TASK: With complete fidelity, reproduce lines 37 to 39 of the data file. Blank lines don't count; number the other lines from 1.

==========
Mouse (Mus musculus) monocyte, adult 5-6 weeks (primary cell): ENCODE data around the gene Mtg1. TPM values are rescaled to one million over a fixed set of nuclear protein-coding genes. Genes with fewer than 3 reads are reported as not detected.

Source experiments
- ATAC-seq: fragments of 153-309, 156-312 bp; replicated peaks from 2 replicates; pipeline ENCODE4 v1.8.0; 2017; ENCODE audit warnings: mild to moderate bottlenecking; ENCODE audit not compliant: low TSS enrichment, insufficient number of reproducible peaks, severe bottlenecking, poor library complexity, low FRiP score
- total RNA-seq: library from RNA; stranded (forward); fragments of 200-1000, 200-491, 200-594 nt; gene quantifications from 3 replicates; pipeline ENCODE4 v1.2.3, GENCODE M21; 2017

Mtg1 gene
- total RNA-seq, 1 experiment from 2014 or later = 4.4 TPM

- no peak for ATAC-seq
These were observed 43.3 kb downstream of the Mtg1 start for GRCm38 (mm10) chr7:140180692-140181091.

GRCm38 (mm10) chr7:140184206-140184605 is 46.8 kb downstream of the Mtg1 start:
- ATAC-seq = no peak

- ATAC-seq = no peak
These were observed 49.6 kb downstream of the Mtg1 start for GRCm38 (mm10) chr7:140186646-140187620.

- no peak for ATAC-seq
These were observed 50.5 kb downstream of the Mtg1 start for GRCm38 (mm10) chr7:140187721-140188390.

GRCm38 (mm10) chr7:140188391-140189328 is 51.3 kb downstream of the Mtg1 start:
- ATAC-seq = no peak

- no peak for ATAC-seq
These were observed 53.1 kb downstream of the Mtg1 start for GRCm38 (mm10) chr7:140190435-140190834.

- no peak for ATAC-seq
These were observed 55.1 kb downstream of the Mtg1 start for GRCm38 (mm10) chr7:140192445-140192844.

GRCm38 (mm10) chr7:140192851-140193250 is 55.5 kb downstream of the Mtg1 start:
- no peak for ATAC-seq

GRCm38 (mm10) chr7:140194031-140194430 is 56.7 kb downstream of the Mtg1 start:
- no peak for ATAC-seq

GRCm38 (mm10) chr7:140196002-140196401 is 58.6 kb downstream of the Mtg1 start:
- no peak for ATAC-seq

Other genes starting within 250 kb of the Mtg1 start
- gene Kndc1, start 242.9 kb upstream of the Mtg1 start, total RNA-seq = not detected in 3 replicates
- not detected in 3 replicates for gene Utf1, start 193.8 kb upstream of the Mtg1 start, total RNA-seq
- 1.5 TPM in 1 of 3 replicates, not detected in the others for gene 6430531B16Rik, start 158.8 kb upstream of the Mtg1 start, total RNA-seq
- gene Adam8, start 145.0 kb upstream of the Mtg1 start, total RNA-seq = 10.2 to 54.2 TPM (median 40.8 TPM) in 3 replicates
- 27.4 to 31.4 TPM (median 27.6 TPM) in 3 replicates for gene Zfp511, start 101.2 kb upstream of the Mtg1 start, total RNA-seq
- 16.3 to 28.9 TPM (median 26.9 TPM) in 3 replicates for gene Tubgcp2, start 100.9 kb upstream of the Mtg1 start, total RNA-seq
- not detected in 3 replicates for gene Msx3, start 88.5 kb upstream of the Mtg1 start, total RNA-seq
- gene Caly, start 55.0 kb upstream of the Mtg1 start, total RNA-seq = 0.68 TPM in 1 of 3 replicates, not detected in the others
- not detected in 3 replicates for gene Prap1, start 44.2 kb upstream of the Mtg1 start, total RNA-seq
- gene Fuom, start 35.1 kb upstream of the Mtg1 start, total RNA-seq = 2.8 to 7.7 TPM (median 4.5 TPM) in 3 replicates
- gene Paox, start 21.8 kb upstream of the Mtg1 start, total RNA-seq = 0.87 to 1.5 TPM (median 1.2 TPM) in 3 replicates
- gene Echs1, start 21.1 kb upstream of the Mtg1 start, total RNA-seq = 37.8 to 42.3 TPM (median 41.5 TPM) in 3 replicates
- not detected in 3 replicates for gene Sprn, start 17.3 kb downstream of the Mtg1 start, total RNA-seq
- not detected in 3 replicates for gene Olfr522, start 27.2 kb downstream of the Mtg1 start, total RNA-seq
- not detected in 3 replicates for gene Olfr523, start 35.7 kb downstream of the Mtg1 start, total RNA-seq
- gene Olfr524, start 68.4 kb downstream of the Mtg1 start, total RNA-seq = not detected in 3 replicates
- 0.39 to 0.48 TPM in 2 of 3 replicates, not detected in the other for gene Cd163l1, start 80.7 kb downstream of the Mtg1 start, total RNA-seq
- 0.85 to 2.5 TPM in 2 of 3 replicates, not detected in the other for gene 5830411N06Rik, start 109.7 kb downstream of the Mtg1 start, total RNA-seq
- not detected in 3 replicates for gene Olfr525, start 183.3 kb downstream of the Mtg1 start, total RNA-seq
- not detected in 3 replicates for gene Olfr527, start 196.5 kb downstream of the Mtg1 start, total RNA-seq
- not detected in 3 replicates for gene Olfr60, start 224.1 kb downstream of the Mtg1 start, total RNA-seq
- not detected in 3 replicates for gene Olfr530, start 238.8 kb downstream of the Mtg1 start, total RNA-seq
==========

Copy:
- gene Fuom, start 35.1 kb upstream of the Mtg1 start, total RNA-seq = 2.8 to 7.7 TPM (median 4.5 TPM) in 3 replicates
- gene Paox, start 21.8 kb upstream of the Mtg1 start, total RNA-seq = 0.87 to 1.5 TPM (median 1.2 TPM) in 3 replicates
- gene Echs1, start 21.1 kb upstream of the Mtg1 start, total RNA-seq = 37.8 to 42.3 TPM (median 41.5 TPM) in 3 replicates